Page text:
Tuesday, March 01, 2005


My bride and I sought a place to have our first baby, now 30 years ago. My mother was recently deceased and my British wife was just stepping off of a whirlwind, 18-month theatrical tour. We felt we needed a divergence from our prior lives. Too, like most newlyweds we hoped the union might inaugurate a better each of us. It did me, and our sons are testimony to the union’s health.

Much like the Thomas Gray elegy, we sought a quiet place away from the calamitous rushes of our lives.

“Far from the maddening crowd’s ignoble strife
their sober wishes never learn’d to stray;
Along the cool sequester’d vale of life
They kept their noiseless tenor of their way."

I had inherited a box full of cash, we were in love, and a honeymoon cum life quest became our manifest. We visited her family and friends in Britain, bought a sailboat in Florida with dreams of sailing the Caribbean, got pregnant, then newly navigated ourselves toward a sweeter place than the Devil’s Triangle to have our first born.

Some fool bought our cutter rigged, 49’ sail boat (doubtfully named, the “Halcyon”), and we loaded up our used Toyota’s U-haul trailer and drove off out of Florida. Bride, navigating from a road map of the lesser-traveled blue highways and headed west.

We knew there were extraordinary people out there and we wanted to find them.

We drove slow, so she could see rural America with all the windows down. My left foot, mostly perched up on the dashboard when not shifting and the seat kicked way back. Marlboro and Jamaican reefer smoke roiling out the windows. We cruised up, along, and around the rural American South West allowing the grid of normal life to drift off in our smokey trail.

We stayed one night in an old Texas Stage Coach stop, just anointed as a national landmark; it’s soul not yet trampled by the State. Miles and miles later, suffered good-old boy stares at my long hair and sailor’s tan in a few back road Texan coffee shops, and rolled on further West up Colorado, past Elephant Buttes (which my new wife thought charming to have been named after an elephant’s rear end); and, drove on and through Denver’s thick, yellow smog, turning further left up into the magnificent Rocky Mountains thinking the mountains a fine place to let our baby out.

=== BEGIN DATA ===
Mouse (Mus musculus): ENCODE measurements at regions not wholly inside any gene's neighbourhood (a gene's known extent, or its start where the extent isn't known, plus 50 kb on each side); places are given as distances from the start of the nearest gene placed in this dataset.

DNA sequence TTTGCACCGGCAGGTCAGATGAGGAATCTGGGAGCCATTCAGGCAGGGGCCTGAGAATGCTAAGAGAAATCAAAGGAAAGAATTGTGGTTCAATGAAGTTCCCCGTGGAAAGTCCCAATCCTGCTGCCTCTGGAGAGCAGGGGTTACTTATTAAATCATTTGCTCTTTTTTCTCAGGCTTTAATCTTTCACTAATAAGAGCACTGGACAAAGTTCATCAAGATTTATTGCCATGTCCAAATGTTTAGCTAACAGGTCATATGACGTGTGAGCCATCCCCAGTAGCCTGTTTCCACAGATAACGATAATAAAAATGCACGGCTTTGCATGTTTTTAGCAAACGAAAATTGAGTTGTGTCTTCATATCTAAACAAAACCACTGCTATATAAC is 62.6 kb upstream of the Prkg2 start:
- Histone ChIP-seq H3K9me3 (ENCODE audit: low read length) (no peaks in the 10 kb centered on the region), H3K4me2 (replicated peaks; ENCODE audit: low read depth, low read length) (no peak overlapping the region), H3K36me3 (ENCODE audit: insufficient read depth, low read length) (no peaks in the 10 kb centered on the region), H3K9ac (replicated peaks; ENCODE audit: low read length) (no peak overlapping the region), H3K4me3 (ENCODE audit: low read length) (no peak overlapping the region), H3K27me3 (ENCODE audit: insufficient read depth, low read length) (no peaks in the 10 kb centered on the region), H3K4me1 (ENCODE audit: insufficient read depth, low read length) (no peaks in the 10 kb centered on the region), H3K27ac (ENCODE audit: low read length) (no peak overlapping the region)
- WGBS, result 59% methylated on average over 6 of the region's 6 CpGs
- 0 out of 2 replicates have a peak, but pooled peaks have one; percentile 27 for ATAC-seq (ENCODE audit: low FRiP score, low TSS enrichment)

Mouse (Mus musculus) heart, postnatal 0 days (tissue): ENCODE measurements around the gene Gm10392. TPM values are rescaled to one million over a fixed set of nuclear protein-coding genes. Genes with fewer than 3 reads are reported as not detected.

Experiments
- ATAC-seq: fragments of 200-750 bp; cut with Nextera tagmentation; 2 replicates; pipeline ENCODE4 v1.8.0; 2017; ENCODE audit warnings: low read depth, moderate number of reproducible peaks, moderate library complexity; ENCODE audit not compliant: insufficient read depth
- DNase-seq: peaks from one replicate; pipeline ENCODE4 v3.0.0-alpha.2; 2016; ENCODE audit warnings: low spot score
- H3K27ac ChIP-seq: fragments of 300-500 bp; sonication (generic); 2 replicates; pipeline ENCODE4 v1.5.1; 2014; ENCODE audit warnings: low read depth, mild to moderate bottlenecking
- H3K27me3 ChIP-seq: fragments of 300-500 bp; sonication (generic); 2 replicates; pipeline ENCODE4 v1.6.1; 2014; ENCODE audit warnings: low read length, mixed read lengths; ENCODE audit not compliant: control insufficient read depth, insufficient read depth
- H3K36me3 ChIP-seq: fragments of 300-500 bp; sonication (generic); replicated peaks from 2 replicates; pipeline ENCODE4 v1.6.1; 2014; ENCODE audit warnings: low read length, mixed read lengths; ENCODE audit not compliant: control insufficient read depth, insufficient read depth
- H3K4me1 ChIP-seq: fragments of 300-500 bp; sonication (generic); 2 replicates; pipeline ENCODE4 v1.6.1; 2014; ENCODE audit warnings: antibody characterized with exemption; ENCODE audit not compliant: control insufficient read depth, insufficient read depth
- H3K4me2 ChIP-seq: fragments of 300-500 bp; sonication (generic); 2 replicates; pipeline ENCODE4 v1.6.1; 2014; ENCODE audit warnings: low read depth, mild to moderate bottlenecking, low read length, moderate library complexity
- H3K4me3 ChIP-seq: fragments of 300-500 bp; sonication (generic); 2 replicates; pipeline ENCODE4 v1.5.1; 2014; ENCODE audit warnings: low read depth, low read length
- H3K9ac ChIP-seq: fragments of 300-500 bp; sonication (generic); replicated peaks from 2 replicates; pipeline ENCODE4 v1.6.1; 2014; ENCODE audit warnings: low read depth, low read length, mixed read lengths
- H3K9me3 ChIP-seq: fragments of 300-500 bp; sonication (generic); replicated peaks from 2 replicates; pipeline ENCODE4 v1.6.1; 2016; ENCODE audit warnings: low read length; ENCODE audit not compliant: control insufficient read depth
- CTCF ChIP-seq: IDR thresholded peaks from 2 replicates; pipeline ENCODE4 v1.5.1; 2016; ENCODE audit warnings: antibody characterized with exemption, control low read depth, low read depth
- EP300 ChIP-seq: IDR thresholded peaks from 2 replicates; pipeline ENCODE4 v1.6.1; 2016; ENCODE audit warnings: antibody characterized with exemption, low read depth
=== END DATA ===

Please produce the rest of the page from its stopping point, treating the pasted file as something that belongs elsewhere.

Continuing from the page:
But, no: most of the towns up there were either for the rich and fancy or inhabited by women wearing combat boots and calico dresses. None seemed the future reflection of our union.

We circled the mountains, ate here, slept there, and looked real hard. Finally, deciding to drive up toward Utah where a lady was making and marketing baby backpacks we thought were cool. (When you’ve got a pocket full of cash like we did, long wide turns in the road, like this one, come easy; and, who knows, we might have liked the place!)

We got our baby backpack and found ourselves in Salt Lake City, which we found to be an eerie place, on the West side of a big mountain. History being the only item of interest there, we grabbed a San Francisco newspaper and over breakfast my wife noticed an ad in there for a house for rent in Mendocino County, California, an area she had been shown when performing in San Francisco and recalled it as a Pacific Paradise. We called the ad. Then, drove straight to it. U-haul full of bathing suits and sailing gear bouncing along behind us.

The freeway out of Salt Lake only goes down, so the drive pretty much impelled us right into northern California. The house overlooked the Pacific Ocean in a gorgeous surround of pine, madrone, and redwood trees. I coughed up a few grand and we moved in to what I still consider the finest place in the world.

As dumb luck and good fortune would have it, we found ourselves surrounded by a reclusive colony of Artists who preferred anonymity in the vast Redwood forest to the film façade glitter of the town of Mendocino itself, a few miles north of where we were. Our town was (is still) called Point Arena. It had old-fashioned board sidewalks, a few stores, a breakfast café, and a tsunami blown out port with a fabulous bar still operating in it on Friday nights. Some would have called it a Hippie back woods Paradise; and, it was. Is.

The area is still famous for the Thai weed grown in its national wilderness forests. It was rumored that the Mexican Government was managing several thousand acres of weed way far back in there beyond anyone’s reach. Local gendarmes were afraid to go back into those woods on account of the legendary Vietnam vets who were big time growers; and, knew from the Vietcong how to booby trap an area.